Thursday, March 3, 2011


I remember back in the old days, the really old days before I was in Gravity Kills, it seems that the my bands were always trying to finish projects that seemingly always went unfinished. The other 3 guys in Gravity Kills had bands before Gravity that were in the same boat. Back then, if you wanted to create a recording that was worth a shit, you had to spend what seemed like a ton of money. Studio technology was not affordable at that time and if you recorded at home, it was on some piece of shit cassette four track (I guess I am dating myself now.) Gravity Kills owned our own studio but I actually did demos at home for Perversion on a 4 track mini disk player. In the old days, you would write a bunch of songs with your mates and save up some cash so you could reserve some studio time in hopes of banging out at least an EP in a few days. We all know how the studio goes in relationship with the "best laid plans" concept...It rarely goes perfect in the studio and the band would end up finishing 2 or three songs. At that point everyone would need to start saving again to get back in the studio as soon as possible. I personally have volumes of unfinished recordings from pre-gravity bands. Fast forward to 2011...

I really want to broaden this topic to other tasks that simply go along with having a band in 2011. The other day I went to a band's reverbnation account to check some availability for an upcoming small festival that I am booking. The band hadn't updated the calendar for almost a year and a half! Really!? This is a band that is currently playing shows and has upcoming dates to play but without calling the band personally, how the fuck would I know what they have available? I have talked about this before and you know where I am going...There is so much available to bands now to promote your music and shows but if you don't use it properly, it doesn't mean jack shit. It's great that you are take the time to set up your accounts and start uploading band pics and music. Is it like having a new girl friend that you are totally into it until you find out there is some maintenance involved in the relationship and you lose interests? How long does it really take to update this stuff? Newsflash...If you want to be in a band and get anywhere with it at all, dealing with your web presence on a daily basis is part of the gig. Maybe that's the difference between you and the band that you hate because they have a following and get the gigs you think you should be getting? Maybe they work harder? Maybe they finish projects? Maybe their fans actually know where they are going to play? Maybe they update their website and other accounts on-line frequently while you and your mates sit around and bitch about things not getting done and pointing fingers at everyone but yourself? I have said this before but I have learned that it is far better to have a bad plan and great execution than have a great plan with shitty execution. If you don't finish music and keep your on-line presence frequently updated, do you really think that the stars will magically align for you? You can tell that this frustrates me. Maybe it frustrates you too? I know that most of you reading this can't afford to be in a band full time without having a day job that takes up the better part of your time. Some of you have families that take up more time. In today's climate, there will be fewer and fewer of us that will be able to do it full time. Can you find an extra 30 minutes in your day? You make time to write, record and play shows. Suck it up and figure it out. With everything you don't finish, the chances of you gaining any traction at all diminishes. What would have happened if Gravity Kills would not have finished "Guilty" before the deadline? It would have never fucking happened. Glad I finally got in a band that had resolve.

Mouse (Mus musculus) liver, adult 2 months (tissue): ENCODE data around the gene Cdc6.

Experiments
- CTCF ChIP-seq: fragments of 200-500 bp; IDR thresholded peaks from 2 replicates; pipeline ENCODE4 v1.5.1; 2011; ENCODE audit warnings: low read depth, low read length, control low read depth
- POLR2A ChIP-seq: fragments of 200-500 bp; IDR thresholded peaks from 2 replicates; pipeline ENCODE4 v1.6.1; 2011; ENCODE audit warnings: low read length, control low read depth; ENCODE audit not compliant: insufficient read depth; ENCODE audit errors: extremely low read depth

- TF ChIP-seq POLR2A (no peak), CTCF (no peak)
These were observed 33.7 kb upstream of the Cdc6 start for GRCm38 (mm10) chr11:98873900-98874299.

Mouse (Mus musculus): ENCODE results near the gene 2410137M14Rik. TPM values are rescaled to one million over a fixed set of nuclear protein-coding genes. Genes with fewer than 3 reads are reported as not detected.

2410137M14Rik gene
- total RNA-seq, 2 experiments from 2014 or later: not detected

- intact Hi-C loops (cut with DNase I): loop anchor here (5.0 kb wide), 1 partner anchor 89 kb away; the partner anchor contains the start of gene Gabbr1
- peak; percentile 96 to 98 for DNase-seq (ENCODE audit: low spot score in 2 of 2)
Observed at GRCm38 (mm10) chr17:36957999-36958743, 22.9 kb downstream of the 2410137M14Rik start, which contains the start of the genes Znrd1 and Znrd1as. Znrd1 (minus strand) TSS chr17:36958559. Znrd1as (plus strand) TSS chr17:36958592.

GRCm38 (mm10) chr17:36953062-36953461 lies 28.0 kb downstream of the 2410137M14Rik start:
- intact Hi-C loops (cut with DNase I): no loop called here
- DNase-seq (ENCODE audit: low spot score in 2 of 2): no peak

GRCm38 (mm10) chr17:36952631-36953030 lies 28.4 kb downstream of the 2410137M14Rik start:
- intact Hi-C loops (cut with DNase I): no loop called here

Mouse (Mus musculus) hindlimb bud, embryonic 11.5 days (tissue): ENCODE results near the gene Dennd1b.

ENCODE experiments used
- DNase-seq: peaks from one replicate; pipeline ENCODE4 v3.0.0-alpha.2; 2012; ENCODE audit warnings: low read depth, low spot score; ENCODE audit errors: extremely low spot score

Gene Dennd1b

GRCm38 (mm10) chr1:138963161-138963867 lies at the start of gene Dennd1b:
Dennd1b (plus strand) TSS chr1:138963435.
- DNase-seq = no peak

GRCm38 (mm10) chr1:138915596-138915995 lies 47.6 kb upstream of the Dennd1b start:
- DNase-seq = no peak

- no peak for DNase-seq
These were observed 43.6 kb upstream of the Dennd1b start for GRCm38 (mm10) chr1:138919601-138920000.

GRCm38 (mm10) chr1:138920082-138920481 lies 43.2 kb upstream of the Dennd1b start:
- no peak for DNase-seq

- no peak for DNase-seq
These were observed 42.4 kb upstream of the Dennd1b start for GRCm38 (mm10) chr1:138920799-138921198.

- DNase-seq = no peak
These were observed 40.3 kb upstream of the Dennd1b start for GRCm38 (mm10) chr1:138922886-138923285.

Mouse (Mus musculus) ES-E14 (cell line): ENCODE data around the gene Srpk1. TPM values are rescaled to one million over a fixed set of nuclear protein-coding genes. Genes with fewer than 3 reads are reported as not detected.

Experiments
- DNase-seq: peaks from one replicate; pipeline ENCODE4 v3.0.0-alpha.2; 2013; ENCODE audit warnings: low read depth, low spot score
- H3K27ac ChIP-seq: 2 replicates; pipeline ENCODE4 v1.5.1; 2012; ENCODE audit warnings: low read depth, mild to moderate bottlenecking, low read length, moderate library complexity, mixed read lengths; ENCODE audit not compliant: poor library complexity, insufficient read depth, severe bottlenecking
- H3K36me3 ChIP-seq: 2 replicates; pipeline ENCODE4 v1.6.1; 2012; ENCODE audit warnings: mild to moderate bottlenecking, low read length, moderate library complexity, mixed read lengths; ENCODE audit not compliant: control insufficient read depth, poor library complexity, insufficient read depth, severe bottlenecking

Thursday, February 24, 2011

The Path

The ongoing theme for me lately in my discussions with musicians has been about what path, or paths if you will, to take in getting their music out there. Instead of wrapping this up at the end, let me simply go ahead and say it now. THERE IS NO SPECIFIC OR "ONE SIZE FITS ALL" PATH THAT WILL WORK FOR EVERYONE. The major labels, and maybe some of you musicians out there, seem to be looking for ways to take things back to the glory days when music as a product was finite. Major labels, before the mp3 genie was out of the bottle, had a stranglehold on what we heard, how we heard it, when we could hear it, where we could buy it and how much it cost. The rest of us are simply trying to figure out how to get anyone at all to listen. Maybe we should debate the virtues of using Band Camp over Topspin or vice versa? Maybe we should replicate how Amanda Palmer spends countless hours on social media? Do you give your music away for free? Do you let fans pay what they want ala Radiohead? Do you only release singles and forget about making full lengths or split the difference with EP's? Where do you upload your music to? Where do you upload your videos? Should you be on itunes or try keeping all the money by selling you music off of your own website? How do you engage fans and/or crowdsource without looking like everything is one huge bullshit way of getting them to buy something from you? How much time to you devote to social media? Are you just another band screaming for attention with social media or are you genuine and really have something to give or say? Do you dare attempt getting radio airplay and getting mainstream media and press outlets to pay attention? How often do you release new material? What new content are you giving your fans between releases? How often do you play shows? Do you try touring? If so, how large a geographic region do you try to cover? How often will you play markets outside of your hometown? Need I continue? You can see that there might be an infinite amount of questions to ask. The great thing is that there are also infinite answers. You must set your path in motion by asking questions. Ultimately, only you and your band can find what works best for you. Many of you have tried and are still trying several paths and by the way, that's fucking great. I will certainly have very strong opinions on all of the aforementioned questions but at the end of the day, no one can execute these things for you. If you are throwing darts, at least step up to the line and throw the fucking dart. You think the major labels have the answers to all of these questions? When's the last time you read or heard anyone talking about DRM (that's Digital Rights Management for some of you casually playing along)? It's been a while. The fact is that everyone is looking for where this mess will land. Resolve yourself to the fact that it will never land and the path to enlightenment will be forever changing. I know I said never and that may just bite me in the ass someday. It's not someday yet.